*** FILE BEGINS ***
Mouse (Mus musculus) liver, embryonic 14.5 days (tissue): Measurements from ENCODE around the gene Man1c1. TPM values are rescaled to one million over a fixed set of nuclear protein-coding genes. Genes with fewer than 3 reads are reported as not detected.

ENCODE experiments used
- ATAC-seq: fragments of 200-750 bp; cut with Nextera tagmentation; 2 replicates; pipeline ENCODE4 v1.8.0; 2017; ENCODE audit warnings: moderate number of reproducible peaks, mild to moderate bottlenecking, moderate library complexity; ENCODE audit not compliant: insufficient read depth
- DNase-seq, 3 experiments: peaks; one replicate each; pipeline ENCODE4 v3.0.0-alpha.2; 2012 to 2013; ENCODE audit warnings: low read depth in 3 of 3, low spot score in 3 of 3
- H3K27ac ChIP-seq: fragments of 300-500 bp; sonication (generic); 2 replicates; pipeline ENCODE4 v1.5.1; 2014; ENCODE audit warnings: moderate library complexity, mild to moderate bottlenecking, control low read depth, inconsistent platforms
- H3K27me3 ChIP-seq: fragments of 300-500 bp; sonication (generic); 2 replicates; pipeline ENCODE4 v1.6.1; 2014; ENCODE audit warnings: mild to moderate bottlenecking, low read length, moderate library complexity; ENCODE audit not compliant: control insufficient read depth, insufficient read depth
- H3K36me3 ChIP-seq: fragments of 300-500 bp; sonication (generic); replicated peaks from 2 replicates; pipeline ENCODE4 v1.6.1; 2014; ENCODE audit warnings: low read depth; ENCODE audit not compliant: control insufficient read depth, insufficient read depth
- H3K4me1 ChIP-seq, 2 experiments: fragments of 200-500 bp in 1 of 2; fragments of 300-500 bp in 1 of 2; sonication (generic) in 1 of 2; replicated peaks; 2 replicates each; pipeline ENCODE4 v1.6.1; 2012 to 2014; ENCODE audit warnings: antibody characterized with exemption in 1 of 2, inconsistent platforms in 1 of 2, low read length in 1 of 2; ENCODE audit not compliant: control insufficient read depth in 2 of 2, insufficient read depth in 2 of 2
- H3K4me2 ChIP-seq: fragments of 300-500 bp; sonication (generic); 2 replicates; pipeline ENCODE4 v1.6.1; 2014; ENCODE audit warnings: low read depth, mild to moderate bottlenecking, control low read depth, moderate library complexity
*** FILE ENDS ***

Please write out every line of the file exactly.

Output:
Mouse (Mus musculus) liver, embryonic 14.5 days (tissue): Measurements from ENCODE around the gene Man1c1. TPM values are rescaled to one million over a fixed set of nuclear protein-coding genes. Genes with fewer than 3 reads are reported as not detected.

ENCODE experiments used
- ATAC-seq: fragments of 200-750 bp; cut with Nextera tagmentation; 2 replicates; pipeline ENCODE4 v1.8.0; 2017; ENCODE audit warnings: moderate number of reproducible peaks, mild to moderate bottlenecking, moderate library complexity; ENCODE audit not compliant: insufficient read depth
- DNase-seq, 3 experiments: peaks; one replicate each; pipeline ENCODE4 v3.0.0-alpha.2; 2012 to 2013; ENCODE audit warnings: low read depth in 3 of 3, low spot score in 3 of 3
- H3K27ac ChIP-seq: fragments of 300-500 bp; sonication (generic); 2 replicates; pipeline ENCODE4 v1.5.1; 2014; ENCODE audit warnings: moderate library complexity, mild to moderate bottlenecking, control low read depth, inconsistent platforms
- H3K27me3 ChIP-seq: fragments of 300-500 bp; sonication (generic); 2 replicates; pipeline ENCODE4 v1.6.1; 2014; ENCODE audit warnings: mild to moderate bottlenecking, low read length, moderate library complexity; ENCODE audit not compliant: control insufficient read depth, insufficient read depth
- H3K36me3 ChIP-seq: fragments of 300-500 bp; sonication (generic); replicated peaks from 2 replicates; pipeline ENCODE4 v1.6.1; 2014; ENCODE audit warnings: low read depth; ENCODE audit not compliant: control insufficient read depth, insufficient read depth
- H3K4me1 ChIP-seq, 2 experiments: fragments of 200-500 bp in 1 of 2; fragments of 300-500 bp in 1 of 2; sonication (generic) in 1 of 2; replicated peaks; 2 replicates each; pipeline ENCODE4 v1.6.1; 2012 to 2014; ENCODE audit warnings: antibody characterized with exemption in 1 of 2, inconsistent platforms in 1 of 2, low read length in 1 of 2; ENCODE audit not compliant: control insufficient read depth in 2 of 2, insufficient read depth in 2 of 2
- H3K4me2 ChIP-seq: fragments of 300-500 bp; sonication (generic); 2 replicates; pipeline ENCODE4 v1.6.1; 2014; ENCODE audit warnings: low read depth, mild to moderate bottlenecking, control low read depth, moderate library complexity